– John Wayne, in “The Longest Day”
Today we mark the 70th anniversary of the D-Day invasion of France. On the morning of June 6, 1944, after months of planning and preparation, over 150,000 US and Allied soldiers made airborne landings in coastal France followed closely by landings on the beaches of Normandy. An armada of several thousand ships of all sizes and descriptions had slipped out of English ports in the darkness and crossed the English Channel to the European mainland where four years before Britain had retrieved its battle-worn troops from the beaches at Dunkirk [Dunkerque]. As the Allied soldiers once again stepped ashore, they were greeted by a murderous hail of machine-gun and mortar fire by deeply entrenched German positions along the Atlantic Wall. Having fought in North Africa, across Sicily and up the boot of Italy, the Allies and Operation Overlord were finally taking the war back to western Europe for the final push to defeat Hitler’s Germany.
The expectations of General Dwight D. Eisenhower, the supreme commander of all Allied forces, were simply stated. "You are about to embark on a great crusade. The eyes of the world are upon you and the hopes and prayers of all liberty-loving peoples go with you . . . Your task will not be an easy one. Your enemy is well-trained, well-equipped and battle-hardened. He will fight savagely. I have full confidence in your courage, devotion to duty and skill in battle. We will accept nothing less than full victory." Later that morning he would broadcast an announcement to the peoples of western Europe, telling them of the landings and declaring, "all patriots, young and old, will have a part to play in the liberation." Today there are less than five thousand survivors of those who saw action during the initial stages of the Allied invasion. We owe them, and all of those who died there or have passed on since then, a deep debt of gratitude. These days we tend to throw the word “hero” around too carelessly. But these men and women were all heroes in very sense of the word.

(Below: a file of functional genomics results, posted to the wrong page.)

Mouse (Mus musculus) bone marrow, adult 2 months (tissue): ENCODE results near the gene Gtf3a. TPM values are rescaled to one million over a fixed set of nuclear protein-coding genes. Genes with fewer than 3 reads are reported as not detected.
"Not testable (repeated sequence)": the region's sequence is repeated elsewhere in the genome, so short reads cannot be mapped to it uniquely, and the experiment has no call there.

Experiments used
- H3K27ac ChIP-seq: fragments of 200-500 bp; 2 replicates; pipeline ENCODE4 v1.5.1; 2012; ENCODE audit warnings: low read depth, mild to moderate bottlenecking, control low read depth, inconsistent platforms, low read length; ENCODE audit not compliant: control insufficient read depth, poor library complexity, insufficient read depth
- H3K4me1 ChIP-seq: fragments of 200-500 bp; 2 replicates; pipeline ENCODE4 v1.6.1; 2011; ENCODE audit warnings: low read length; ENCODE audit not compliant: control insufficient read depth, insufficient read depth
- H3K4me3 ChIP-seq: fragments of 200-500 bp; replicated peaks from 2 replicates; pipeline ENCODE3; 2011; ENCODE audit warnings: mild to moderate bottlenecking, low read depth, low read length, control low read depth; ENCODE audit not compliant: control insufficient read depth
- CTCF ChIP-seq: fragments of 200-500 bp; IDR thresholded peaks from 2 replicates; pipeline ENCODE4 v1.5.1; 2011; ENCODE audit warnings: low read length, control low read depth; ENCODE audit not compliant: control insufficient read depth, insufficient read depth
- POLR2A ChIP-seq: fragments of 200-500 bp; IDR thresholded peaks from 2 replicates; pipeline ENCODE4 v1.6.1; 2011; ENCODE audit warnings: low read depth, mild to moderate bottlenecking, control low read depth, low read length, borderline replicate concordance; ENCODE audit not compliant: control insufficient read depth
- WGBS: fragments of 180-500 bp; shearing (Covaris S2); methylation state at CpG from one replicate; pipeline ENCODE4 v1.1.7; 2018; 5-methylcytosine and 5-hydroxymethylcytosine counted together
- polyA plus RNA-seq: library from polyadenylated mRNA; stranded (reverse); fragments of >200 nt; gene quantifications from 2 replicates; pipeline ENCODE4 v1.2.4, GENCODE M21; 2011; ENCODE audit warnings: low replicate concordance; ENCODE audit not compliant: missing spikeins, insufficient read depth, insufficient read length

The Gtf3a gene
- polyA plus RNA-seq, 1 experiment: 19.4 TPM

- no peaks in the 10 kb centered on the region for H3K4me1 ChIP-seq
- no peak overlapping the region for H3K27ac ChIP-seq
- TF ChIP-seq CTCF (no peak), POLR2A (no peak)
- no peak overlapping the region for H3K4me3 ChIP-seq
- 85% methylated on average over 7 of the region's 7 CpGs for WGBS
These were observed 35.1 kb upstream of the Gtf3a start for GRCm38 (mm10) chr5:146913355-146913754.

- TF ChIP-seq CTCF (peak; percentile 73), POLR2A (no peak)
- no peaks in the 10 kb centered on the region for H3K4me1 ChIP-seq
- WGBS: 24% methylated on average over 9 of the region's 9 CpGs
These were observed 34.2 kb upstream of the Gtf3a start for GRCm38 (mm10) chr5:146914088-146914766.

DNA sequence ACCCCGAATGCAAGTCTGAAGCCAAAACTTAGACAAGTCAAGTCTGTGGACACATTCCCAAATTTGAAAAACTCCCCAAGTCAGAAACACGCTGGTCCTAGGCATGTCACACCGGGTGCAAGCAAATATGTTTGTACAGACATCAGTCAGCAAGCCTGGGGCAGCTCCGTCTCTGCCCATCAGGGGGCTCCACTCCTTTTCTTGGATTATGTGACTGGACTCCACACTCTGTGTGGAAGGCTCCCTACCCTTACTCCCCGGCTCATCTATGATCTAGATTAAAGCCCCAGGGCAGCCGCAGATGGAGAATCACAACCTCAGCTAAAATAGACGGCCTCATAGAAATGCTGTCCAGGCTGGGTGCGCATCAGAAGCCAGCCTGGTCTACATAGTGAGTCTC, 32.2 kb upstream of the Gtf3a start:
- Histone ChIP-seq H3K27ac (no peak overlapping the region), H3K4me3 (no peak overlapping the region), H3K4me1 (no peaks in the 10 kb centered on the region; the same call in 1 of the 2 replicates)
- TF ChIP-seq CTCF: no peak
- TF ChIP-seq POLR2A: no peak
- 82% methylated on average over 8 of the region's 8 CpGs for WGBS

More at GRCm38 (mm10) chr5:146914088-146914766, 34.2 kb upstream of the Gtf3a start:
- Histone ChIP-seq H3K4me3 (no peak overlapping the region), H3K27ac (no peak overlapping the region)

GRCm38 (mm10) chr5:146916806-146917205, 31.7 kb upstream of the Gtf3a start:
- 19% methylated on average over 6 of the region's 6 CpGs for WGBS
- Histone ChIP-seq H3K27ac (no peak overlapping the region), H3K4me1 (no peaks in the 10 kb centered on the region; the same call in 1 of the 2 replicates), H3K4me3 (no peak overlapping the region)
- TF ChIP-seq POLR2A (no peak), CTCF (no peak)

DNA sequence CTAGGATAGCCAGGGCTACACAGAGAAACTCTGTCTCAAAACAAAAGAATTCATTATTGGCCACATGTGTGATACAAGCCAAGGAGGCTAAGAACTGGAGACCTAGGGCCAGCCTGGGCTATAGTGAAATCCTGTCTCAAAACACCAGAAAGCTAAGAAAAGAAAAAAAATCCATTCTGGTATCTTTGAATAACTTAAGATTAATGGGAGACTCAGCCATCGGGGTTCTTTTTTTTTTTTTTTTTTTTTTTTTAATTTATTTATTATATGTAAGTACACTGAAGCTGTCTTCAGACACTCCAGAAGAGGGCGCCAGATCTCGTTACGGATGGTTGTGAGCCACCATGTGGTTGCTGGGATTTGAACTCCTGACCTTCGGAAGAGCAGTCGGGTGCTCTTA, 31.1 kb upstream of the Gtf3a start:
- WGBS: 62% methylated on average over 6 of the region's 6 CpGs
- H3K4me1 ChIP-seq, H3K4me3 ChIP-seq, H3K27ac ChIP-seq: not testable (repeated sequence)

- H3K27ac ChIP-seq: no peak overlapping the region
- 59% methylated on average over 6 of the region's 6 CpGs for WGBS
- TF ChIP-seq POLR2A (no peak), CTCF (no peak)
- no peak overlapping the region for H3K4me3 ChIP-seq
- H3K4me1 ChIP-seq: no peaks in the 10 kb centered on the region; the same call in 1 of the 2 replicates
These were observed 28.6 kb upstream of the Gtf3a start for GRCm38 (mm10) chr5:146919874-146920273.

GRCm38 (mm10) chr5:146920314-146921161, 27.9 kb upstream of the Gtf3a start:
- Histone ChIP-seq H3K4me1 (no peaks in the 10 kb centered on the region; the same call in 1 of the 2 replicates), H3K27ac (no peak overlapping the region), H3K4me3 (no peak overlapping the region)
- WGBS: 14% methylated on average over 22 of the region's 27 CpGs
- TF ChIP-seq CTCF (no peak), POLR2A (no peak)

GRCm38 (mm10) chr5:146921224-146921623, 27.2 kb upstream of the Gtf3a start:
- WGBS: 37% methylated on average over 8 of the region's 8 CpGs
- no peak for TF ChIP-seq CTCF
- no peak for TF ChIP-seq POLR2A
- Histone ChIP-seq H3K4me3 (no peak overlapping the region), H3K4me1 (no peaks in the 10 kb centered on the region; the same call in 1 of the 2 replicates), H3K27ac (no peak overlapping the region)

My father was part of that effort although he was not involved in D-Day or its immediate aftermath as the Allies attempted to move deeper into France. He fought in Patton’s Third Army which landed in Cherbourg, west of the Normandy beaches, that July and then began to move across France just after those who landed on D-Day and shortly thereafter finally achieved their breakout from Normandy. I knew about that part of the conflict from what my father told me as a young boy when I anxiously asked him “Dad,. What did you do during the war?” It was not until a few years later that I began to fully understand the momentous importance of what those brave men and women accomplished on D-Day and the long days, weeks and months that followed.
I was thirteen years old when I finally saw The Longest Day, the 1962 Darryl Zanuck-20th Century film based on Cornelius Ryan’s 1959 book on the D-Day invasion of France (Ryan also wrote the screenplay). It happened to be on the twentieth anniversary of that watershed event of the 20th century as well as my last day of 7th grade. After our release from school I walked up to the theater on Pack Square, in Asheville, North Carolina, and sat through two complete showings of the three-hour film. It was my first introduction to that historic struggle to turn the tide of war against Nazi Germany. Fifty years later this film, despite all of its Hollywood trappings, is still recognized as perhaps the most complete effort to capture on film the scope and importance of that seminal historical event. For those involved in the invasion, it truly was “the longest day.”
So let us take a moment today to remember those living and dead who were participants in that great struggle. They all did what they came there to do and we are all thankful for their sacrifice.
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